As you could read in the tutorial, there are two families of SCT functions in sqlwhat:
- result-based checks, that look at the result of the student’s query and the solution query
- AST-based checks, that look at the abstract syntax tree representation of the query and allow you to check for elements.
This article gives an overview of all AST-based checks, that are typically used as the second argument to
If a student submission cannot be parsed properly because of a syntax error,
all AST-based checks will not run! It is therefore vital that you include your
AST-based checks in the second argument of
check_correct() so they can serve
as ‘diagnosing’ SCTs rather than as ‘correctness verifying’ SCTs.
Checking the tree¶
Once you’ve used a combination of
check_edge() to zoom in on a part of interest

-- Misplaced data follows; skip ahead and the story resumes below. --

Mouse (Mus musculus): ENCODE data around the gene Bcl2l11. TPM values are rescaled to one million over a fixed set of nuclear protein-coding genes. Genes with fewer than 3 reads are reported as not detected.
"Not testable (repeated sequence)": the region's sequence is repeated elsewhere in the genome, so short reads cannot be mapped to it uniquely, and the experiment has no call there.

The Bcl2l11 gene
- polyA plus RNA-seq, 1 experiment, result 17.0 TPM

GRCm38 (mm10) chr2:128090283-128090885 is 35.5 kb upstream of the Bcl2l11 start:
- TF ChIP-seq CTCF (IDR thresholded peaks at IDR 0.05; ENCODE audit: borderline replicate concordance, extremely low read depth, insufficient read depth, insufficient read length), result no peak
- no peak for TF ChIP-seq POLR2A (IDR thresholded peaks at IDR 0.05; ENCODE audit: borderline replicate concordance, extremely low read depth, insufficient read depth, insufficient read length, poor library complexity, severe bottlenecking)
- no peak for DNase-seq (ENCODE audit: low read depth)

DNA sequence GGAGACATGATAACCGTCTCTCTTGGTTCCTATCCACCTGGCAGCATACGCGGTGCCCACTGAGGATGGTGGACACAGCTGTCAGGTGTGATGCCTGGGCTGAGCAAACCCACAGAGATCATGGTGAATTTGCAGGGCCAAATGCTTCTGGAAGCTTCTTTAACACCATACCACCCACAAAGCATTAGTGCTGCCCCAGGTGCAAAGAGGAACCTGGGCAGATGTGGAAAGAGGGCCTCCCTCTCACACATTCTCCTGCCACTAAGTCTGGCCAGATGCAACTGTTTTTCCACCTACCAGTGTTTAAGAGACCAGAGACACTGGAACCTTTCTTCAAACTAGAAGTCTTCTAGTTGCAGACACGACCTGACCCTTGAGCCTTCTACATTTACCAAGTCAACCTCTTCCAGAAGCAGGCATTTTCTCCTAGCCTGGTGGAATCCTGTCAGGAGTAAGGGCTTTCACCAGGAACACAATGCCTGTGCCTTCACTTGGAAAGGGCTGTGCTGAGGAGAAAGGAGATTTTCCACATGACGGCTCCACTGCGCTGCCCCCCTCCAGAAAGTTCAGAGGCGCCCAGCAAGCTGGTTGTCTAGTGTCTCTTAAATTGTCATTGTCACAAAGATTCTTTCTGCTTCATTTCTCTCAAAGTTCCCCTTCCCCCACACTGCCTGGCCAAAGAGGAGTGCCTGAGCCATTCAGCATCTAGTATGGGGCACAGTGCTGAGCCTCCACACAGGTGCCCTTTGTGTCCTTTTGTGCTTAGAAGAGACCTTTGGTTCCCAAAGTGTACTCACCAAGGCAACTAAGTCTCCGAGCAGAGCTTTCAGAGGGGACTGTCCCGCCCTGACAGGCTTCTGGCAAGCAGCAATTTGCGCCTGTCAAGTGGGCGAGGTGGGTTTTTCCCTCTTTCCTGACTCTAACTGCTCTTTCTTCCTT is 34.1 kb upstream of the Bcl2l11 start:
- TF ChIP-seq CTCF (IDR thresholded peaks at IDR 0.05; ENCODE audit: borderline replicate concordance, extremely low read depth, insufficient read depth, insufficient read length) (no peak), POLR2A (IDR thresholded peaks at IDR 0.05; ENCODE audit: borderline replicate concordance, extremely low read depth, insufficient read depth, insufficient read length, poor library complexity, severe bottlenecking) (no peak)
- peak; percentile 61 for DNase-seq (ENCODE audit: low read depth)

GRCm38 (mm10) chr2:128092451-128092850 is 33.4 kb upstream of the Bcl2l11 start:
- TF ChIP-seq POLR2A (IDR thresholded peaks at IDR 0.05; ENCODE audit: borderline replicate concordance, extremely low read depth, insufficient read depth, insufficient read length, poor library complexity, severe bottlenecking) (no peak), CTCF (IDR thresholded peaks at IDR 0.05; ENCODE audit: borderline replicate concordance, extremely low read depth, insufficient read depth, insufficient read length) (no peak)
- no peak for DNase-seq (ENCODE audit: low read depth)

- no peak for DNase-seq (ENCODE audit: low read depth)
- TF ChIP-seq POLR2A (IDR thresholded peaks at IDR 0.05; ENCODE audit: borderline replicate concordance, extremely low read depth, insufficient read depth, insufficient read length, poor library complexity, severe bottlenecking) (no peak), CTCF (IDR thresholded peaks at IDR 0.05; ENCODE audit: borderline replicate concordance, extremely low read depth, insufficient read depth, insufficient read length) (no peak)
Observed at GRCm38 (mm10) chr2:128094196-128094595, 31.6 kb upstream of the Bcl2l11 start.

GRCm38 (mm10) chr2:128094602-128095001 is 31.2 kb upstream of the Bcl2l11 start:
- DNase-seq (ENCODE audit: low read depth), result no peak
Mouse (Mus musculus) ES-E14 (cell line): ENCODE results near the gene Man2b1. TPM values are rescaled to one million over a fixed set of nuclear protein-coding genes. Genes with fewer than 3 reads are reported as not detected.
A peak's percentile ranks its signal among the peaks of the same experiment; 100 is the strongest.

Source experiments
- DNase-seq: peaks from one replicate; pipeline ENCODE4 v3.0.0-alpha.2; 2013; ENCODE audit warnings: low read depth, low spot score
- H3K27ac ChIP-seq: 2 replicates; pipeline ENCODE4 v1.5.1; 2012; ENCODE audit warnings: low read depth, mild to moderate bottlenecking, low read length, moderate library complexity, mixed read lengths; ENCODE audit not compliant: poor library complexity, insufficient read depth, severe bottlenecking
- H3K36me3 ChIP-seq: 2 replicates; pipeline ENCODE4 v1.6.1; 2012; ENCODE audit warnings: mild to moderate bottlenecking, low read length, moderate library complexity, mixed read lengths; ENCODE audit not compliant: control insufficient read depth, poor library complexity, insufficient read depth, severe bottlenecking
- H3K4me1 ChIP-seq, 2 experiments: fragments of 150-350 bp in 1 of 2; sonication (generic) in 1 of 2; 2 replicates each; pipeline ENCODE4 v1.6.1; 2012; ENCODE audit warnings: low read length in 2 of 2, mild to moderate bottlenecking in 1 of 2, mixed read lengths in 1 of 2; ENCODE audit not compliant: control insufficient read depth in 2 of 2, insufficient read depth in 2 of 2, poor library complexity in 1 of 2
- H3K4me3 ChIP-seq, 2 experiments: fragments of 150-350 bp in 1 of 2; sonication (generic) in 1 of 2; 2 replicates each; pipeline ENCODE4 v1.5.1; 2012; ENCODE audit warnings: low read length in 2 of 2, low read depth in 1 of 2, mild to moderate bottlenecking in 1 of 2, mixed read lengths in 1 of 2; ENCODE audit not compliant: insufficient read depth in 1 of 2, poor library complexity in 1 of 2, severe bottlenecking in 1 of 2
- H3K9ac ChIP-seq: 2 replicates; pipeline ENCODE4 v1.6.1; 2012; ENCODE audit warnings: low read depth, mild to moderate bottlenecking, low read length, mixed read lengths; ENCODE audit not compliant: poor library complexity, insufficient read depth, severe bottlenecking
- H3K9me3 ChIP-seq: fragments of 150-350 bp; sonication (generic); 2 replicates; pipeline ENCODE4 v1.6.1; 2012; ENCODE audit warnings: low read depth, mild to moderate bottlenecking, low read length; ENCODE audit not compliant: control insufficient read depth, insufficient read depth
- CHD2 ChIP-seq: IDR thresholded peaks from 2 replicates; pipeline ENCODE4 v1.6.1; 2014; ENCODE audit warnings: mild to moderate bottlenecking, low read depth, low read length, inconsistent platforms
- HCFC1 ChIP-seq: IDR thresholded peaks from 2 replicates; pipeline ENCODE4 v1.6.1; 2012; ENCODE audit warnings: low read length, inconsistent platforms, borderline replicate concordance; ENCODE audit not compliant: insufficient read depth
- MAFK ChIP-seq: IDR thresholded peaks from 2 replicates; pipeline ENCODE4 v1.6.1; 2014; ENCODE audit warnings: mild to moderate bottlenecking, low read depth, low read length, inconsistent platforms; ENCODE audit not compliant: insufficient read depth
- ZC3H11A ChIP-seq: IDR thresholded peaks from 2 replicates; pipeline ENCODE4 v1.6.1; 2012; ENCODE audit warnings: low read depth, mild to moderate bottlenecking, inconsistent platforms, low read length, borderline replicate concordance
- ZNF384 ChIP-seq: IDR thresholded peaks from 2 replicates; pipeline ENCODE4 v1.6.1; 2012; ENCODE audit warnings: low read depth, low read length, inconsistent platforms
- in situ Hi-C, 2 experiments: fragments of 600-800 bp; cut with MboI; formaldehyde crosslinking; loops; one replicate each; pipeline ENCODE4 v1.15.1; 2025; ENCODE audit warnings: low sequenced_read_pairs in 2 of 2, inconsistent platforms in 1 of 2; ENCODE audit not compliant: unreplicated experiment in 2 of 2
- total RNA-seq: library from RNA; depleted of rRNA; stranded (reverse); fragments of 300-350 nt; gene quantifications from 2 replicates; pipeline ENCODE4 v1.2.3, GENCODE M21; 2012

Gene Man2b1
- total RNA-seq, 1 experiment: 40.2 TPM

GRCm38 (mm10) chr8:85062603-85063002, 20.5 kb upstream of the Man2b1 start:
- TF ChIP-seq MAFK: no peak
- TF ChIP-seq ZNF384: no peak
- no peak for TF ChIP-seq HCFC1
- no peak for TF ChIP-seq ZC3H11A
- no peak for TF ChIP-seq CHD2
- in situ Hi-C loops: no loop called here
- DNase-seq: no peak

you can use
has_equal_ast() to verify whether the elements correspond.
Continuing from the
INNER JOIN example, we can verify whether the snippets of SQL code that have been zoomed in have a matching AST representation:
Ex(). \ check_node('SelectStmt'). \ check_edge('from_clause'). \ check_edge('cond'). \ has_equal_ast()
You can supplement this with a
check_or() call and a manually specified
sql snippet if you want to allow for multiple ways of specifying the condition:
Ex(). \ check_node('SelectStmt'). \ check_edge('from_clause'). \ check_edge('cond'). \ check_or( has_equal_ast(), has_equal_ast(sql = "countries.code = cities.code") )
Now, using either
ON cities.code = countries.code or
countries.code = cities.code will be accepted.
For a more complete and robust example of an
INNER JOIN query, visit the glossary.
In addition to
has_equal_ast(), you can also use
look at the actual code of a part of the SQL query and verify it with a regular expression,
but you will rarely find yourself using it.